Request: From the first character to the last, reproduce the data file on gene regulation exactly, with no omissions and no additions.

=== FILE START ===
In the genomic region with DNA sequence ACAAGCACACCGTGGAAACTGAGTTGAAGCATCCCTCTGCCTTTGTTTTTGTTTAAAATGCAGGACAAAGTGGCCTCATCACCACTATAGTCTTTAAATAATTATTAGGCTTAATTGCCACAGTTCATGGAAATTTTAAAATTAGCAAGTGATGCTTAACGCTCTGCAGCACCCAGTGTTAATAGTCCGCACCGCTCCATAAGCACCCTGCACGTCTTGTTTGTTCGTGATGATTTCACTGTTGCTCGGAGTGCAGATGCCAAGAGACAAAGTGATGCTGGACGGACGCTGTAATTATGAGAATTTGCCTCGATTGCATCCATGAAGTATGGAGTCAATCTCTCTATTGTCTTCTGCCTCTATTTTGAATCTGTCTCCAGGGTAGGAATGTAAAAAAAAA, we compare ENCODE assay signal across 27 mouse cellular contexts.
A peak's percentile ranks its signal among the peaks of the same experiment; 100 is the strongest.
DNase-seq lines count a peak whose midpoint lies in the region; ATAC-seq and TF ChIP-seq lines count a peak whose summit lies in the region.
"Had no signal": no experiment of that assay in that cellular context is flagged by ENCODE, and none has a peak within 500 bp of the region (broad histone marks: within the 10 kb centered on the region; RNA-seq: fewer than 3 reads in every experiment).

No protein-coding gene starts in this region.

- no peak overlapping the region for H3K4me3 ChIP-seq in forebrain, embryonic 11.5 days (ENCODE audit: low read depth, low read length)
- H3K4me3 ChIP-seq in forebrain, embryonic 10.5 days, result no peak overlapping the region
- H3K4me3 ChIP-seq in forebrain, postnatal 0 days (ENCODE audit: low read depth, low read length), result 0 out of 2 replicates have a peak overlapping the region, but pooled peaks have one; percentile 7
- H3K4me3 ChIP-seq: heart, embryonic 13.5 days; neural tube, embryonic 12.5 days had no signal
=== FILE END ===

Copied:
In the genomic region with DNA sequence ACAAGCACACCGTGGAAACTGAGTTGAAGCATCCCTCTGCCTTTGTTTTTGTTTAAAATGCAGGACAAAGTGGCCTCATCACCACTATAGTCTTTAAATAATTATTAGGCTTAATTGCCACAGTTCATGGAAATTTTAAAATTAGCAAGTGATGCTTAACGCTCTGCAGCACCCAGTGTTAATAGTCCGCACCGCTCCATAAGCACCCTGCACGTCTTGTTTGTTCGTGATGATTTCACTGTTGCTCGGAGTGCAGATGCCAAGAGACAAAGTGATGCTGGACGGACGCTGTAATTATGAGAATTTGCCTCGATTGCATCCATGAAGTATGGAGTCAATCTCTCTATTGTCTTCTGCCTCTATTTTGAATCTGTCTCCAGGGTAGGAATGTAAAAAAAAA, we compare ENCODE assay signal across 27 mouse cellular contexts.
A peak's percentile ranks its signal among the peaks of the same experiment; 100 is the strongest.
DNase-seq lines count a peak whose midpoint lies in the region; ATAC-seq and TF ChIP-seq lines count a peak whose summit lies in the region.
"Had no signal": no experiment of that assay in that cellular context is flagged by ENCODE, and none has a peak within 500 bp of the region (broad histone marks: within the 10 kb centered on the region; RNA-seq: fewer than 3 reads in every experiment).

No protein-coding gene starts in this region.

- no peak overlapping the region for H3K4me3 ChIP-seq in forebrain, embryonic 11.5 days (ENCODE audit: low read depth, low read length)
- H3K4me3 ChIP-seq in forebrain, embryonic 10.5 days, result no peak overlapping the region
- H3K4me3 ChIP-seq in forebrain, postnatal 0 days (ENCODE audit: low read depth, low read length), result 0 out of 2 replicates have a peak overlapping the region, but pooled peaks have one; percentile 7
- H3K4me3 ChIP-seq: heart, embryonic 13.5 days; neural tube, embryonic 12.5 days had no signal